surface dominated effects

44
Nanomaterials and Nanodevices
Atoms/Molecules
Nanotech
Nano Particles, Tubes
Nanomaterials
Nano Assemlies
Nanodevices
Biology DNA Cellular Structures Organisms
Molecular Meso
Micro
45
Micro-molding (1970s - )
  • Micro-molded Parts (100s µ) for Micro-systems
    (mms).
  • Enabler for this key Technology More Functions
    in Less Space.
  • Un-thought off Applications Micro sensors,
    -pumps, -implantable devices, -surgical
    instruments, -motors Mobile Telephony..
  • Technology Volume 2004 11.5bn 20/yr
  • Demand for smaller. Process Limitations
    simulation challenges Nano-molding

46
The Macromolecular Era (Multi-disciplinary)
gt1990
The Fusion of Science and Technology Parallel
and Converging Eras in
  • Polymers
  • Instrumentation
  • Computing Power
  • Now 1 Qn Computations/s
  • Life Sciences
  • Nanomaterials
  • ltwwwgt

47
Acknowledgements
  • The Organizing Committee of Touchstones of
    Modern Polymer Processing, Intl Workshop
    NJIT/PPI, 2002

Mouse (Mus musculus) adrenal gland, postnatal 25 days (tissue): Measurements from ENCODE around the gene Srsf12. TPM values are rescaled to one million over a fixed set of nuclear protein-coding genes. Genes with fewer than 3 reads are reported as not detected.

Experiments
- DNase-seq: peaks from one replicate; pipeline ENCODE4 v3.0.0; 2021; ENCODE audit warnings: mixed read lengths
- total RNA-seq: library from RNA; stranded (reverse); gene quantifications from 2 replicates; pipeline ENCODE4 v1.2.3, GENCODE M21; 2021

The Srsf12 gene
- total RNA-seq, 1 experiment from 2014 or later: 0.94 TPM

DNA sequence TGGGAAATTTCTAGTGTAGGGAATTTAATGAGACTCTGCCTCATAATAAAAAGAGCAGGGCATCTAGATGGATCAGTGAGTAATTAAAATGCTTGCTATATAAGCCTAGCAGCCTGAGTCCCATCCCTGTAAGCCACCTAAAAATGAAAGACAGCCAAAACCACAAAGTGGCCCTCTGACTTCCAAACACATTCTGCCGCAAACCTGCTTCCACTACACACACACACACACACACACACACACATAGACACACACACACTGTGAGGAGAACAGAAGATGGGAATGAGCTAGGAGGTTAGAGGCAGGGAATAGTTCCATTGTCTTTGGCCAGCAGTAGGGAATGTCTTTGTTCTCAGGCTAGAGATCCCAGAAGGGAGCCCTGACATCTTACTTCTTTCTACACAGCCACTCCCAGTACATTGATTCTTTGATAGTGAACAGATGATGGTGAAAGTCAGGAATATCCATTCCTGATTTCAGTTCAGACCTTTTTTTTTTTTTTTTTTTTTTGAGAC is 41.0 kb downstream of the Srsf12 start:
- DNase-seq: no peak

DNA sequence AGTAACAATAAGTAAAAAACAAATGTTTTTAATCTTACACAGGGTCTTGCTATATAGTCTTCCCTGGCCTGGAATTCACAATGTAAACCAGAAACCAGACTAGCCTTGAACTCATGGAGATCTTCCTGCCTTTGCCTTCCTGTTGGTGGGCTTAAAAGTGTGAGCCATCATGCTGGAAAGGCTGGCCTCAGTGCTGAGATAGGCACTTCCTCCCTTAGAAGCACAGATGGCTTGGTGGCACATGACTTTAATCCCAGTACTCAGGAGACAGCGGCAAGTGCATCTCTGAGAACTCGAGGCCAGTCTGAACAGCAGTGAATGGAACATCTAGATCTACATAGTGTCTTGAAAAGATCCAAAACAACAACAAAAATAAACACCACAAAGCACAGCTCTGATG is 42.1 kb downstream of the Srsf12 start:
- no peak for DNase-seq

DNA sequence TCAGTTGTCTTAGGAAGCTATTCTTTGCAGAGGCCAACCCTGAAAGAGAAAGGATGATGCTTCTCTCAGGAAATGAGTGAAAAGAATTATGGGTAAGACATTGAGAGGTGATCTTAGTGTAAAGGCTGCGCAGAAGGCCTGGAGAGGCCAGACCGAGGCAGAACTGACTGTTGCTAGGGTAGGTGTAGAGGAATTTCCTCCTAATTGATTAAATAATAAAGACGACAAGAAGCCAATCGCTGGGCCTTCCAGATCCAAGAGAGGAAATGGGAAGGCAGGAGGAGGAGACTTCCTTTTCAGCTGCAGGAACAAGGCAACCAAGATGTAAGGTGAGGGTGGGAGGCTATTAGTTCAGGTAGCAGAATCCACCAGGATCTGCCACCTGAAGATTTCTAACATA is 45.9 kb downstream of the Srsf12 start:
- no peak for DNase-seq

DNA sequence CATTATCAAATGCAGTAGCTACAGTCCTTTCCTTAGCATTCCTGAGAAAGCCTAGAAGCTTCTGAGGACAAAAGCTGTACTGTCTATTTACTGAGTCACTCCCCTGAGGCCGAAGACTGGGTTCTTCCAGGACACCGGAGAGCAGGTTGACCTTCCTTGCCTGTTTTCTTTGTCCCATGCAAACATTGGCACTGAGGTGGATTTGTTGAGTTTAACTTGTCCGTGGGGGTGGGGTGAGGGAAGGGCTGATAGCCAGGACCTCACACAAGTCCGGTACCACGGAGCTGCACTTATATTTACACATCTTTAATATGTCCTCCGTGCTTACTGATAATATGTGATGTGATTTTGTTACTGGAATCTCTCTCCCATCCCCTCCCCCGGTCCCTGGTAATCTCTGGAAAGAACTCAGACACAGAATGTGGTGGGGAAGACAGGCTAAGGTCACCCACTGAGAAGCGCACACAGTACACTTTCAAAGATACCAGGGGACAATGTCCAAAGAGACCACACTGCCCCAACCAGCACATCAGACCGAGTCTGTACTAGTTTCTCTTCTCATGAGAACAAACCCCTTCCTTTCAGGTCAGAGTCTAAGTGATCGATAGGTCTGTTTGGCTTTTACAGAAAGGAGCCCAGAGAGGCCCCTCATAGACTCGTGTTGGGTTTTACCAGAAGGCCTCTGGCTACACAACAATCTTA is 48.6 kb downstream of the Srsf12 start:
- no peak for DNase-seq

• Long Discussions with Prof. Zehev Tadmor
  • Presentations by and discussions with Marino
    Xanthos, Margaret Bauman, Mike Jaffe and Kun Sup
    Hyun and my PPI Colleagues.
  • Harry duBois Plastics History-USA Cahners 1985
  • H. Morawetz Polymers-The Growth of a Science
    Wiley 1984
  • T. Friedman The World in Flat Strauss 2005,

48
Thank you!
  • ??????????
  • ??????
  • Good Luck!!

49
  • Most existing journals are associated with
    traditional disciplines, however, the borders of
    physics, chemistry, and life and materials
    sciences are increasingly fading. Soft Matter
    will provide a multi-disciplinary platform for
    the exchange of information, thereby promoting
    interaction of the different soft matter
    communities.
  • Ullrich Steiner
    (Editorial Board Chair) 2005

50
Where Were Spain and England 1900s? And Where
Are China and the USA Today?
  • Stately Spanish galleon coming from the Isthmus,
  • Dipping through the Tropics by the palm-green
    shores
  • With cargo of diamonds,
  • Emeralds, amethysts,
  • Topazes and cinnamon and gold moidores
  • Dirty British coaster with salt-caked smoke
    stack,
  • Butting through the Channel in the mad March
    days,
  • With cargo of Tyne coal,
  • Road rails, pig-lead,
  • Fire-wood, iron-ware and cheap tin trays
  • From Cargoes, a
    poem by John Mansfield (1900s)
  • In Harry
    Dubois Plastics History USA 1972